October 4, 2013 - 15:33 AMT
From the history of Armenian coins. Armenia-themed coins minted in Ancient Rome
A large group of Roman coins, minted following the conquest of Armenia, aimed to extol the emperor's achievements.
Armenia found itself in a complicated situation after the downfall of Artashesian dynasty, having become an apple of discord between Rome and Parthia. Under an agreement between the two, a new royal dynasty was established in Armenia, with Parthian Arsacid (Arshakuni) Dynasty taking the throne to rule from 66 to 428 AD.

No knowledge was retained of the coins minted during the rule of Arsacid Dynasty kings, nor do scientists believe there were any coins made. In ancient world, only an independent ruler was entitled to order coinage, with Armenian representatives of the Arsacid Dynasty, dependent on Parthians, having no right to do so.

It’s noteworthy that copper coins of the city of Artashat have been retained till modern times. In ancient period, some cities minted their own copper coins to only be used locally. Here belong the coins of Artashat minted in 1st-2nd centuries AD.

Description of coins

Artashat coins feature mythological images including the keeper of the city, goddess Tihveh wearing a tower-shaped crown, goddess Nike, a palm branch, etc. The coin bears the inscription ‘Artashat’ in Greek.

At the time, money circulation was mostly ensured through the Parthian kingdom and Roman Empire’s coins, as well as those of neighboring countries.

In that period of time, Parthian coins were represented by silver drachmas and tetradrachms as well as copper khalks.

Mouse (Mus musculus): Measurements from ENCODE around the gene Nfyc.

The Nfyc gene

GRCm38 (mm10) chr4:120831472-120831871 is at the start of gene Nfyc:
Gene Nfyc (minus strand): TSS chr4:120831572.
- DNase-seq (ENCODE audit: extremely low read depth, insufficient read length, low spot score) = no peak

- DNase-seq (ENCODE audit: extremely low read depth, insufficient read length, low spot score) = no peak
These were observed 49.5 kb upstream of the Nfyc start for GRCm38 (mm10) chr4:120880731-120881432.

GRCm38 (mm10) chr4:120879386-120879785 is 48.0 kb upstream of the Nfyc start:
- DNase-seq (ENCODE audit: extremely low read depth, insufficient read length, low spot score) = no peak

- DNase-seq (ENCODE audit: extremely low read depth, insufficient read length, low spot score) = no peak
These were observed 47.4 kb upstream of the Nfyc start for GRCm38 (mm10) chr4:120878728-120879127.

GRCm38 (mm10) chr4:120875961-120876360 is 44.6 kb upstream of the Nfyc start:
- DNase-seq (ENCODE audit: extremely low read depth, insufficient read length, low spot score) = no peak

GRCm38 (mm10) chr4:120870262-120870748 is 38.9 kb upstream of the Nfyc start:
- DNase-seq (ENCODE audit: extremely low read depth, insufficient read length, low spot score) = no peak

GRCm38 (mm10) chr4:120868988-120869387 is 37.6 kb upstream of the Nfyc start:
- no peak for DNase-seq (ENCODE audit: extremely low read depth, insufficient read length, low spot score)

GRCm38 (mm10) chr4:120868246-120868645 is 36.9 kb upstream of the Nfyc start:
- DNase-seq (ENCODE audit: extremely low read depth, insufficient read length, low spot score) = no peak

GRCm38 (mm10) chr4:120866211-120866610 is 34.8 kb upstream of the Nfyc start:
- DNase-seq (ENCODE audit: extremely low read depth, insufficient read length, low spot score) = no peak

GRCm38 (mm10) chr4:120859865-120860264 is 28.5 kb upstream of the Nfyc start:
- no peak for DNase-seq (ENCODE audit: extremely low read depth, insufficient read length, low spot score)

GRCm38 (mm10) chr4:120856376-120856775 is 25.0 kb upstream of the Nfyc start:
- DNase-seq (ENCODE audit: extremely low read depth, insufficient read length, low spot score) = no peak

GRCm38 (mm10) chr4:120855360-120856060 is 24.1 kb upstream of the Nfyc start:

Description of coins

Parthian coins emulated Hellenistic style. The obverse of the coin featured the profile of the king, while the reverse showed a sitting man carrying a bow and titles of the king in Greek. Unlike Hellenistic style-coins, the Parthian ones only showed the king’s title without giving his name, which complicated the researchers’ task in identifying the king himself.

(1) obverse of Emperor Octavian Augustus silver denarius

(2) obverse of Emperor Philip I silver antoninianus

Roman coins in circulation were minted from gold, silver and copper. In Roman Empire, a limited circulation gold coin was called ‘aureus.’ Silver denarii as well as copper coins of different denomination - sesterces, dupondii, etc.- were widely circulated.

Description of coins

The obverse of the coin features the emperor's portrait. The reverse carries a number of images including those of warriors, animals, military symbols, etc.

A large group of Roman coins, minted following the conquest of Armenia, aimed to extol the emperor's achievements. Among them, a coin minted by co-emperors Marcus Aurelius and Lucius Verus (160 AD) featured Armenia as a bending woman. The coin shows a Latin inscription 'Armen' (Armenia.)

(3) reverse of Emperor Diocletian copper semi

(4) reverse of co-emperors Marcus Aurelius and Lucius Verus silver denarius

In late 4th century AD, Roman Empire was divided into Western and Eastern parts. In the middle of the 5th century, after the fall of the Empire over the invasion of barbaric tribes, the eastern part survived as the Byzantine Empire.

Arsacid dynasty's decline was followed by Armenia's loss of independence after the Sassanid invasion. Arsacid Dynasty's rule in Armenia was marked by acquisition of the greatest spiritual values: adoption of Christianity as state religion and creation of Armenian alphabet. As new schools were being built, crafts and architecture continued to develop, and so did the traditions of coinage.

The material was prepared in cooperation with Gevorg Mughalyan, the numismatist of the Central Bank of Armenia.

Viktoria Araratyan / PanARMENIAN.Net, Varo Rafayelyan / PanARMENIAN Photo